From the chaos of Dissolution rises a secret order, a Brotherhood formed to protect the world of the living from the world of the dead. Adam, a teenage boy living on the streets of London, knows nothing of the fantastic and precarious world that exists just beyond his reality – until he dies, cold and alone, aged 14. After years of rejection, Adam discovers he is important, and the Brotherhood needs him. His recruitment to their Order will take him on an adventure that spans the worlds of both the living and the dead, as he and a living girl battle to solve a prophetic riddle and save the world.
I received this book in exchanged for an honest review through Netgalley. I picked up this book because of there seemed to be a theme of chilling/creepy stories so far this Spring and a book about secret societies, death and ghosts seemed perfect! The title and the beautifully illustrated skull on the cover made me really excited to see what this book is really about.
This book’s setting is a bit harder to nail down than other books I’ve reviewed. The majority of the story does take place in modern day London, but alternates into flashbacks often since many of the characters are dead and “remember” their life from long ago. This was a necessary part of the story, but the frequency of setting and time changes left me confused from time to time. I really enjoyed the technology of the world the author created. Since so much of their magic relies on old texts, I was pleasantly surprised how much modern technology was incorporated into the Brotherhood. That was a unique aspect of this world that really made it stand out to me.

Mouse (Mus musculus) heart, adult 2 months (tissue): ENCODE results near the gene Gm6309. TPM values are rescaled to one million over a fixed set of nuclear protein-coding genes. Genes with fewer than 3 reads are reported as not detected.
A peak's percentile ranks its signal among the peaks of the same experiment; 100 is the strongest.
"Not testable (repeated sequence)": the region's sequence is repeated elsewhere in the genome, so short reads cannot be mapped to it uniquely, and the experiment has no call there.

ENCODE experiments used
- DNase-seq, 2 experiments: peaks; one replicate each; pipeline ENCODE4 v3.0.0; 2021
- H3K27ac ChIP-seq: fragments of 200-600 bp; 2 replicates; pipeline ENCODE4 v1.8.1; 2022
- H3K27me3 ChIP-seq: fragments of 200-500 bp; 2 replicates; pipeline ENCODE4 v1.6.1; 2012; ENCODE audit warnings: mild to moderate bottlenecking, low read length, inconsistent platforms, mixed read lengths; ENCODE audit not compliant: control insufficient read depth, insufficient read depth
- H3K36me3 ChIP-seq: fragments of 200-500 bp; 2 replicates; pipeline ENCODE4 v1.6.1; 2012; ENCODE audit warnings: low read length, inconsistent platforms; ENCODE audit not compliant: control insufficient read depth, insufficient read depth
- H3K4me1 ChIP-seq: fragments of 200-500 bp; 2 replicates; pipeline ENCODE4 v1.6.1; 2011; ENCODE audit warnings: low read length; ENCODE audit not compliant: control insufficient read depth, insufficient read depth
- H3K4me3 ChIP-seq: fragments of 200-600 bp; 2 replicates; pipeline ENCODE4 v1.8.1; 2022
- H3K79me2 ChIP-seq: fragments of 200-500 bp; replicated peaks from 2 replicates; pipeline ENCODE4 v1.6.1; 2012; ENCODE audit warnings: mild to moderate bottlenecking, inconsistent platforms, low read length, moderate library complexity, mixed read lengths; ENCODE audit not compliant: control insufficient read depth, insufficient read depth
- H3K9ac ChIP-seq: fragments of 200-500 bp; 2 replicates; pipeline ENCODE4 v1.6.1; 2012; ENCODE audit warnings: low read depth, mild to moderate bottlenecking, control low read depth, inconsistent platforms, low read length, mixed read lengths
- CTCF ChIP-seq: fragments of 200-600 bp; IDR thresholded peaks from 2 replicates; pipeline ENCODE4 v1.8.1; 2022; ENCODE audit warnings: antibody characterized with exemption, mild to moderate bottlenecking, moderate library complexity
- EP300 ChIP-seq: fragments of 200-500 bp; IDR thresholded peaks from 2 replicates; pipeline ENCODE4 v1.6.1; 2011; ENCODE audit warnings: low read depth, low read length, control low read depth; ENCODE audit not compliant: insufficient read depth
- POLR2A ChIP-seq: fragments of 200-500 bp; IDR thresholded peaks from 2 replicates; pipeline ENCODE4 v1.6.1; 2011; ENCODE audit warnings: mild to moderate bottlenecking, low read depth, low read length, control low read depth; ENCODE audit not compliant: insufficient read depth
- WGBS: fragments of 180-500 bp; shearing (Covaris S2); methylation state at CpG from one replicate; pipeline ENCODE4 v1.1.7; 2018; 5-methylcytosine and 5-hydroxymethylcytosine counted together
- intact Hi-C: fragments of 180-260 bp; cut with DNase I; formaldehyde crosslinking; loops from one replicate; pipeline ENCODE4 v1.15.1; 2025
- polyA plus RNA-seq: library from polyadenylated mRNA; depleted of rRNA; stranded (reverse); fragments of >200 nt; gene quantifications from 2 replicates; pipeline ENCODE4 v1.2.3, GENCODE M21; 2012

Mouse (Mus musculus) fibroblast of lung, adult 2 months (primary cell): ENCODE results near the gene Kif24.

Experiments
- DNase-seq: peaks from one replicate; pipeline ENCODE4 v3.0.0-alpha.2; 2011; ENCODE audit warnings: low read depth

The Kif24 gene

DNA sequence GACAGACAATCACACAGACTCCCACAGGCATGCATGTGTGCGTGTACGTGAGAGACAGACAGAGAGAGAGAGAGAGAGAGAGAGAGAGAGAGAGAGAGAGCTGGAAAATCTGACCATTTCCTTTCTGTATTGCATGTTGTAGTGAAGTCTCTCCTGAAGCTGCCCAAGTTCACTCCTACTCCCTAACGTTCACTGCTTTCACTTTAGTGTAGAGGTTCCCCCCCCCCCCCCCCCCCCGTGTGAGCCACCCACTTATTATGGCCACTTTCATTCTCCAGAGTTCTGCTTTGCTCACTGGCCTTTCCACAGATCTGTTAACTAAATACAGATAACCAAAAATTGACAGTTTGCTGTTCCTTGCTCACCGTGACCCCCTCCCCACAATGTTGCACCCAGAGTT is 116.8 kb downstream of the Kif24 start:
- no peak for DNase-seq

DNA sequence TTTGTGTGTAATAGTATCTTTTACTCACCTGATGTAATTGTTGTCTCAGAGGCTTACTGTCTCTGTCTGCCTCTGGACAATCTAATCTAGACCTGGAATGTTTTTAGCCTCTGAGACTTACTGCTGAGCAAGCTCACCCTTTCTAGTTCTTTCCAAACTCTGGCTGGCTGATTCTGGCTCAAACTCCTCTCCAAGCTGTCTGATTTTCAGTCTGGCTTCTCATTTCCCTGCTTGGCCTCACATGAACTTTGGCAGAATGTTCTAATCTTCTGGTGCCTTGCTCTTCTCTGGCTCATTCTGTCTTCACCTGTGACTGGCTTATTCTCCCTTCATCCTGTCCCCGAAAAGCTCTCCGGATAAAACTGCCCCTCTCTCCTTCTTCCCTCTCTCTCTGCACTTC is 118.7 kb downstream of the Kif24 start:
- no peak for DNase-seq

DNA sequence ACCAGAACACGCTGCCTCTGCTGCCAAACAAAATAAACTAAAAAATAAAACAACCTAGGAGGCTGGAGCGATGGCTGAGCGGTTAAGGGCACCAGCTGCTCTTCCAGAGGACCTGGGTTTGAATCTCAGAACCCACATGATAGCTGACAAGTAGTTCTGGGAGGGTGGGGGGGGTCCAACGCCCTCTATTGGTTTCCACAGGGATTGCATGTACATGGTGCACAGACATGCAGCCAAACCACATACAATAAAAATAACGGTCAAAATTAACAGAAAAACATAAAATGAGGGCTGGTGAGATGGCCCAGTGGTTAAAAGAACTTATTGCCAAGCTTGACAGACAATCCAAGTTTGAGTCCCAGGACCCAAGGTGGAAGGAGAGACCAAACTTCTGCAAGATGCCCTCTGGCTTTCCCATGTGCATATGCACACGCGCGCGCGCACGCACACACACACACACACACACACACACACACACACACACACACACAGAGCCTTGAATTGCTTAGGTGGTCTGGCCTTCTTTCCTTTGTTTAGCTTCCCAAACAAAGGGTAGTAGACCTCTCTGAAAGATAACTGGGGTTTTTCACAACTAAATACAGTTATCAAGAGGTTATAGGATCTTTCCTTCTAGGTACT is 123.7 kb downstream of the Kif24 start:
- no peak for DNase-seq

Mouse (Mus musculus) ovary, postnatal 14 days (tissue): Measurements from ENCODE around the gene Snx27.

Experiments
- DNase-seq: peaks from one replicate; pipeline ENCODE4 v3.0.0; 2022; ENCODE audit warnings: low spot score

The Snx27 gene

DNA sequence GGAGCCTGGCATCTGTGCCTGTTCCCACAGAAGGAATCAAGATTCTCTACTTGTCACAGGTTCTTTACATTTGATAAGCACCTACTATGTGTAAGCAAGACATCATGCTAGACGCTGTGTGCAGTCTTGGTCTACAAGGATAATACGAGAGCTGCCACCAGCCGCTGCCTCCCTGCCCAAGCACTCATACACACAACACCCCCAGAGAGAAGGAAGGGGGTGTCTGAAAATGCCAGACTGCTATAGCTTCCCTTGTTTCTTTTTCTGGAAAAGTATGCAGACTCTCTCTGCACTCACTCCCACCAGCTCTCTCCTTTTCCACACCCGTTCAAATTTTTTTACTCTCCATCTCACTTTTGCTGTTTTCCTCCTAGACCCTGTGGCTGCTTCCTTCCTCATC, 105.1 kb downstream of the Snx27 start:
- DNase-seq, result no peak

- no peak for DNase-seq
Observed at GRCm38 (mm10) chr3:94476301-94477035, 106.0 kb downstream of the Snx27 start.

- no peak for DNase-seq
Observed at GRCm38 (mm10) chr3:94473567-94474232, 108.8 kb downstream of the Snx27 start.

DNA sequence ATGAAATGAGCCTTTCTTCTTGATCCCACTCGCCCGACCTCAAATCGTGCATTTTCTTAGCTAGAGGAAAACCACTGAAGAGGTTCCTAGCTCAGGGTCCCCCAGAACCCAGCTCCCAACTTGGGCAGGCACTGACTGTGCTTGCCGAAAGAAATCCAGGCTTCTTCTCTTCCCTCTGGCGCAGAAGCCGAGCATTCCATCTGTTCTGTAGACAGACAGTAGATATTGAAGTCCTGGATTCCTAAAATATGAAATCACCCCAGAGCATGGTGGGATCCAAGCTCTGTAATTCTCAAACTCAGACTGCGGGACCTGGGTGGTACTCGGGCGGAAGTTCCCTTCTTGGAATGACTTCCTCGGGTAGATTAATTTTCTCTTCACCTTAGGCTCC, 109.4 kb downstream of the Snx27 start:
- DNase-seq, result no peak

There is a large cast in this book. Before we even meet the main character, Adam, we meet at least three other people who are also essential to the story. I enjoyed the diversity of the characters and the author does a great job of writing fully developed characters. Unfortunately, though, I found the characters difficult to relate to. It was easy to understand who they are and what they want, but I struggled to like the characters in the book. Additionally, Adam and Edie’s voice feels a bit too old for them to be 14, which often distracted me and took me out of the story.
The summary of Brotherhood of Shades promises an action-packed story filled with ghosts, secrets and danger. And while those elements are in this book, it takes a long time to get there. A large portion of the book deals with explaining how the Brotherhood operates and how their technology works. This really slowed down the pacing of the story and made it difficult to trudge through to the action-filled scenes. There were definitely some fast-paced moments, but they were too few and far between to hold my interest.
Brotherhood of Shades is author Dawn Finch’s debut novel. It was published in the UK in 2012 and is now being re-released in the United States. While I struggled with the characters and plot, the setting was excellent and this might be a great book for people looking for a new twist on Supernatural Young Adult novels or people interested in the Dissolution of the Church by Henry VIII. This is the first book in her Shade Trilogy.